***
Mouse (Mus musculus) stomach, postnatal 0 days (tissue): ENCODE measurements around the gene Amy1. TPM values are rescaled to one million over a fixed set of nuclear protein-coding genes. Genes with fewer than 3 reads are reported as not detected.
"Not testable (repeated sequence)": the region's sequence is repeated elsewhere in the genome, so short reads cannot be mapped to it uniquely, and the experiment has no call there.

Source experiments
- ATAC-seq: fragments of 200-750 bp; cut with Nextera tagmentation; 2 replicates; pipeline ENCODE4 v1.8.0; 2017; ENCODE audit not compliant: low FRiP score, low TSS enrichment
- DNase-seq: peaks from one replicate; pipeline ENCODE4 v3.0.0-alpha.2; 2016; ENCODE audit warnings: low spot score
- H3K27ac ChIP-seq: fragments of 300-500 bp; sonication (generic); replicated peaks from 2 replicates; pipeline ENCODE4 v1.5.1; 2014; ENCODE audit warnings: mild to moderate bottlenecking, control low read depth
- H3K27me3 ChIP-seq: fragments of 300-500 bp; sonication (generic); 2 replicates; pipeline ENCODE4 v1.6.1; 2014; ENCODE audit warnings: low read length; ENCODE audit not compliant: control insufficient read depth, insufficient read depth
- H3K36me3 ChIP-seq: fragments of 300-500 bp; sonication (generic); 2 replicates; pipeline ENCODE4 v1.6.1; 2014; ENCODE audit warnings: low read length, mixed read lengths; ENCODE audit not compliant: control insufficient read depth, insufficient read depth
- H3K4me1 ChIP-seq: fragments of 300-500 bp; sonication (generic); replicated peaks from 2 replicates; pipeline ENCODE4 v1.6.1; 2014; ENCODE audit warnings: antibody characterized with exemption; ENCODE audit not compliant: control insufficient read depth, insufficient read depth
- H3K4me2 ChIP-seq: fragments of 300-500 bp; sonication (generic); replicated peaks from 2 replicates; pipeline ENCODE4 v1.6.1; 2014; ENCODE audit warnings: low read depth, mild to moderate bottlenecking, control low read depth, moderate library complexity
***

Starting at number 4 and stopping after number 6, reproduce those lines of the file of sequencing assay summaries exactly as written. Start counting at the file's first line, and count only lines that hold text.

- ATAC-seq: fragments of 200-750 bp; cut with Nextera tagmentation; 2 replicates; pipeline ENCODE4 v1.8.0; 2017; ENCODE audit not compliant: low FRiP score, low TSS enrichment
- DNase-seq: peaks from one replicate; pipeline ENCODE4 v3.0.0-alpha.2; 2016; ENCODE audit warnings: low spot score
- H3K27ac ChIP-seq: fragments of 300-500 bp; sonication (generic); replicated peaks from 2 replicates; pipeline ENCODE4 v1.5.1; 2014; ENCODE audit warnings: mild to moderate bottlenecking, control low read depth